In response to BECTU's challenge, Ofcom, at the most senior level, insists that a genuine consultation is in place and yet at the same time the regulator also says it has no powers to influence how ITV runs its business.

"Ofcom's repeated insistence on outputs not inputs is getting a touch wearing. How can it stand by and let ITV make plans to cut staff from January and maintain its independence and integrity as the regulator leading an industry consultation?" asked Sharon Elliott, BECTU independent broadcasting official.

BECTU has had substantial contact with Ofcom this year, particularly in a union campaign against the loss of 600 jobs at ITV in the Midlands and Southampton. On both issues Ofcom said it had now powers to intervene.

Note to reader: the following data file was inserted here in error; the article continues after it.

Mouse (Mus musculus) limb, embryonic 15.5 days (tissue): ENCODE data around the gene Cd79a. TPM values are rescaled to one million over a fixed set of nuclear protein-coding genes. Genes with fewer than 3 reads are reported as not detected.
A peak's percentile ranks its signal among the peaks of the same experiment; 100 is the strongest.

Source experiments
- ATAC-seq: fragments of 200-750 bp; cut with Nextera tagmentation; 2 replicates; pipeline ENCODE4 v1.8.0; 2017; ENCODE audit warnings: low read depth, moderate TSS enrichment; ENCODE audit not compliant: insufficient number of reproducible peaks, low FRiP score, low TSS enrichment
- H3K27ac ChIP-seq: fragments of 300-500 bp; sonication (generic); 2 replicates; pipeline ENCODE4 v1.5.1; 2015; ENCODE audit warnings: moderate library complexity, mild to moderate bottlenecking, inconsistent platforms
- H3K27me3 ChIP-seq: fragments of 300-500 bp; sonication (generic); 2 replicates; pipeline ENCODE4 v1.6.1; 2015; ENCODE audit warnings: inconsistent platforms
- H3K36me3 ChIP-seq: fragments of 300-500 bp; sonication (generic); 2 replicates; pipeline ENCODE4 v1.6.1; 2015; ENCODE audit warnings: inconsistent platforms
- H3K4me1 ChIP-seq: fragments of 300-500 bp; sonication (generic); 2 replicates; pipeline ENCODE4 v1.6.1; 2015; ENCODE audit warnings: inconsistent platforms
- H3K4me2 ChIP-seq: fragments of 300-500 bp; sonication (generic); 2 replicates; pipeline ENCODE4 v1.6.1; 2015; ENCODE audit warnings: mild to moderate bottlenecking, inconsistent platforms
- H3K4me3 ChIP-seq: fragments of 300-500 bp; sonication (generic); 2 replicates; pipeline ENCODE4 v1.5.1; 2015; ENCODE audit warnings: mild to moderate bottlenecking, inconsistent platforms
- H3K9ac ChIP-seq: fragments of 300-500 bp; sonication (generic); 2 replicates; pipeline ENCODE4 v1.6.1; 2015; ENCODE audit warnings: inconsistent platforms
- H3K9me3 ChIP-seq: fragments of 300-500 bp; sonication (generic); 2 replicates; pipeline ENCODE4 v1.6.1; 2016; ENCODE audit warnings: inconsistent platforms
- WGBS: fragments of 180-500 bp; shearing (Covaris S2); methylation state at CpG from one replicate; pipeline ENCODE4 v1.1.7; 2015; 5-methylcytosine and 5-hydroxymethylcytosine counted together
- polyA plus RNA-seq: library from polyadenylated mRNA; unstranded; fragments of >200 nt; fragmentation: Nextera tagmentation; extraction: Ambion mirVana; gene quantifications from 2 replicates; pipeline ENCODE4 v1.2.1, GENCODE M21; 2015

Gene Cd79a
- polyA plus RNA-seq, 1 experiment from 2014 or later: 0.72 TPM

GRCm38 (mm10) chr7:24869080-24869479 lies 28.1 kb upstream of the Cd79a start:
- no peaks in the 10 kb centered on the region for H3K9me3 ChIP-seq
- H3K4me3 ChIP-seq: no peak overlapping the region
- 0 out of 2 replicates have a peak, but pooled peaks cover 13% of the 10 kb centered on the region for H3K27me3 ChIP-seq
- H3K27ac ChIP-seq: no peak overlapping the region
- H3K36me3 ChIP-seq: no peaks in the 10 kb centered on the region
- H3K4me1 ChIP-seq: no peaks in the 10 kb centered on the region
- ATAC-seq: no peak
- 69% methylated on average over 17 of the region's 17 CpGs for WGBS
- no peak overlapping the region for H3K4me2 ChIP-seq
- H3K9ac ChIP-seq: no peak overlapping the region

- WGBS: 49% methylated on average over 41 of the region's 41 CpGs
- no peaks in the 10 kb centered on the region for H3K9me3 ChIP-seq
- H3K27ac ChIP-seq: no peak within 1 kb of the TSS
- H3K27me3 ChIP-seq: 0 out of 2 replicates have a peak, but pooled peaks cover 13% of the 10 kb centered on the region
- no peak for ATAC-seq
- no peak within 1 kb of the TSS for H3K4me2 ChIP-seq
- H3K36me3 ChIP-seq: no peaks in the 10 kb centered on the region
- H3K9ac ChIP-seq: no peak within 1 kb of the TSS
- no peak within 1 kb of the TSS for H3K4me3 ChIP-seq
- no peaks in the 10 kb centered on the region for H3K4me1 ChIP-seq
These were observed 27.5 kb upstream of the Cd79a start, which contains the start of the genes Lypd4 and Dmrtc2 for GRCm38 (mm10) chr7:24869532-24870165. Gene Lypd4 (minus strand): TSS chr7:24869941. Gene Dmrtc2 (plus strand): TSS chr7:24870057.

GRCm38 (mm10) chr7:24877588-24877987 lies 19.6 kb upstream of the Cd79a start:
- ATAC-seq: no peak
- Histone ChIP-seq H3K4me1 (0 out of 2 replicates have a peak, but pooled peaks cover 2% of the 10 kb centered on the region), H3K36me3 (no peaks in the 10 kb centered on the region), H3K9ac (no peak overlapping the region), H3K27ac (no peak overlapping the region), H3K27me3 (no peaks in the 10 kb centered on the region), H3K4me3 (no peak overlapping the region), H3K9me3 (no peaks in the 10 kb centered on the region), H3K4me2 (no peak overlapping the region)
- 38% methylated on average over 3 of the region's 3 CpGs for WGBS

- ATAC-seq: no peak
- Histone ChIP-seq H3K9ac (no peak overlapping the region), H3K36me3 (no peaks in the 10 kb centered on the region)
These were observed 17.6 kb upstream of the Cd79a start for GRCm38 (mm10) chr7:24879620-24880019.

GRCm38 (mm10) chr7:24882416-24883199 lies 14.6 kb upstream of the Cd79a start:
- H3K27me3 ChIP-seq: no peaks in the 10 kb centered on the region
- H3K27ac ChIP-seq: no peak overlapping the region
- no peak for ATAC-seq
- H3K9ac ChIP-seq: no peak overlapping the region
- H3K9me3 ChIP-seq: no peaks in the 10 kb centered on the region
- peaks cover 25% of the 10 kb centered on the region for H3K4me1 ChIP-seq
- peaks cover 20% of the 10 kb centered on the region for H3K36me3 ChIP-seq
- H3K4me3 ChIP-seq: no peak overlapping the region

As the regulator's PSB consultation continues BECTU will be pressing for early and detailed insight into Ofcom's plans for the BBC to assume principal responsibility for public service broadcasting in the UK and the regional element within that.

"One encouraging point to emerge from the IPPR event is the possibility of agreement that change should be evolutionary rather than revolutionary to minimise damage to commercial regional TV and to its staff. Both BECTU and PACT agree that timing is important and Ofcom does appear willing to listen on this issue" commented Sharon Elliott.

The BBC were represented at the Manchester event - organised by the Institute for Public Policy Research (IPPR) - by Pat Loughrey, Director of Nations and Regions. Mr Loughrey trailed further details of the BBC's review of operations as part of the Charter Renewal process.